- You can add other comments in the email but they aren't necessary.
- The deadline for the email is 24 hours before our weekly meeting time.
A few ground rules:
- Use your own words. No copying and pasting from anyone else, or yourself
in a previous report.
- Exception: the first two weeks can be done by the team or subgroups in the team. If team members A, B, and C have a group answer, put it in the column for A, and put "same as A" in the columns for B and C.
- You can focus on the same issue or proposed change as someone else, or yourself in a previous report, but there should be substantively new insights in each new retrospective.
- Be specific. The most common critiques I give are about vague answers. Don't say there was buggy code, say what the bug was.
- Be agile. This is a test of how well you can adapt and apply agile ideas to specific situations.
- Be brief. If you go past 3 sentences in a box, you've written too much.
- Keep a journal. During the week, jot down things you observe that seem relevant, e.g., an hour wasted in a swarm, a communication failure with the client. Then review and pick one to discuss for your retrospective.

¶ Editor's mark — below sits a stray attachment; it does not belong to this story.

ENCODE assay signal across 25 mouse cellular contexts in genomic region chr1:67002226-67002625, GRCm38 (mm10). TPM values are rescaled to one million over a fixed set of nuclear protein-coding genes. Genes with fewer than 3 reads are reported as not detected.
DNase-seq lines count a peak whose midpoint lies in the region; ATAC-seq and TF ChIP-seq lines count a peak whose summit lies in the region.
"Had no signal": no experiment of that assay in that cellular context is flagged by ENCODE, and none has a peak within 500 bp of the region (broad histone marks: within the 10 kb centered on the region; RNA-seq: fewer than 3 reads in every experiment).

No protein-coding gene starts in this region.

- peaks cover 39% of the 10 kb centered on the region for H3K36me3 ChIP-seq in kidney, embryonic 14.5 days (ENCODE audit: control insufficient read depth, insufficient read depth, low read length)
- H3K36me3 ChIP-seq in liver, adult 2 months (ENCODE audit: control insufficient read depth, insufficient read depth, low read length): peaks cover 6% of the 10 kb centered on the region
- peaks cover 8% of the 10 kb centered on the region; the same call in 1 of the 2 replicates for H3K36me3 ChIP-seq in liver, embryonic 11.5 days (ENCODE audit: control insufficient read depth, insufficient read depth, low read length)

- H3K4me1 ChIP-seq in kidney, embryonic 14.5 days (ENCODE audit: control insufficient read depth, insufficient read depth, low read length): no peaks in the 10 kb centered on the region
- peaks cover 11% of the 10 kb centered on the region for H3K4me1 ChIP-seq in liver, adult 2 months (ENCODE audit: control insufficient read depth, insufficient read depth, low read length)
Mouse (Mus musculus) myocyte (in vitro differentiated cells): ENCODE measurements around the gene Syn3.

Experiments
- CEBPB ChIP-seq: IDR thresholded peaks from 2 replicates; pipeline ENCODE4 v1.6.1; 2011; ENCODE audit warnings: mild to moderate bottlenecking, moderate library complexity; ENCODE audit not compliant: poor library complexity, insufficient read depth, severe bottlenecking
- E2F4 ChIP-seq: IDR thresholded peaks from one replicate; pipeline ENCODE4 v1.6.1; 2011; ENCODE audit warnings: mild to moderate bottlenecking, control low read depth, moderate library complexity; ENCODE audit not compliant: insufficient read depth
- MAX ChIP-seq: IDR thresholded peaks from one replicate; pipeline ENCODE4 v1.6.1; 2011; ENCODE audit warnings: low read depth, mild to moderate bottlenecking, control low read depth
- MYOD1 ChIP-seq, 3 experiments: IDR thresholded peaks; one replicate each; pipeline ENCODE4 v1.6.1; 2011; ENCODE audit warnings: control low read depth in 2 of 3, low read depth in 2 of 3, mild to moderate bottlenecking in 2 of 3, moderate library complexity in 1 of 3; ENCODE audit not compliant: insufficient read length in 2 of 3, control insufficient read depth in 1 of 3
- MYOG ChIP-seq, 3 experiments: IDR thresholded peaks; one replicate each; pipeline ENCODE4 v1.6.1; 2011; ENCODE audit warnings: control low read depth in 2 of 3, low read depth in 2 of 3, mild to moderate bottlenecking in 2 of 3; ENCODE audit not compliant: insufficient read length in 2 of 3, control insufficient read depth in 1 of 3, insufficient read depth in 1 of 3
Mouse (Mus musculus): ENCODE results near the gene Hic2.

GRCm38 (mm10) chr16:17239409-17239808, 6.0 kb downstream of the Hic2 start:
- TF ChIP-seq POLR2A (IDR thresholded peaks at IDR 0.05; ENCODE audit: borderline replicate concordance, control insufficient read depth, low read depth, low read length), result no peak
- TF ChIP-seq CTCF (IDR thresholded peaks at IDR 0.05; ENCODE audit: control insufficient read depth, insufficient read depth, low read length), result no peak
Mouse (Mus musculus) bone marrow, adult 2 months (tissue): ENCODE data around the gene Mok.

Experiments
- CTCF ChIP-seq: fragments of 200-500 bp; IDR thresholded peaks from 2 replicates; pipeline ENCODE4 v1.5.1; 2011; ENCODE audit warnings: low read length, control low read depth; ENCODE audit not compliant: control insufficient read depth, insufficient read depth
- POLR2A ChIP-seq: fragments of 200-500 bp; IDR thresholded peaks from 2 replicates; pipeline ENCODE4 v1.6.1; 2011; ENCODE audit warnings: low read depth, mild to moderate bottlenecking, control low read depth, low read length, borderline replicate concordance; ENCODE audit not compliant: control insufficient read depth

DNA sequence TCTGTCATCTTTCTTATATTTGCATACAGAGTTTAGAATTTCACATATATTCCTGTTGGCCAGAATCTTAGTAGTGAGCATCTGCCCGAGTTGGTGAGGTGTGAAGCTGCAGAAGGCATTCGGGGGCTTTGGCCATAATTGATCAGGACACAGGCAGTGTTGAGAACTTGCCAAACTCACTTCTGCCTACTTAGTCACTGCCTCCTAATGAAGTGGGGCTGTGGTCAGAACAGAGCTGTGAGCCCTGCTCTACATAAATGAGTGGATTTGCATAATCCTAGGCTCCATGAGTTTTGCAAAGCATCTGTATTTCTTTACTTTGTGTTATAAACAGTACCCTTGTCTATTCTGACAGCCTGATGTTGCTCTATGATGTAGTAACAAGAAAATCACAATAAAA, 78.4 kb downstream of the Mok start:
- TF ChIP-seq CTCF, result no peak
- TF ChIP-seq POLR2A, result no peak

An Example Analysis
People are late for meetings.
Attendance is the number one issue most teams raise in classes with team projects. And probably the most common fix I see teams propose is some kind of "shaming" for lateness, e.g., keeping a lateness board, making late-comers buy pizza, making late-comers where a "late" hat, etc.
The most important thing to realize is punctuality / attendance is not a problem in and of itself.
Not doing a process is not a problem. Problems are failures to achieve goals. A process per se should never be a goal.
Imagine a team whose members were always late to meetings, but that produced high quality code week after week and enjoyed doing it. What effect do you think those proposed process changes will have on such a team.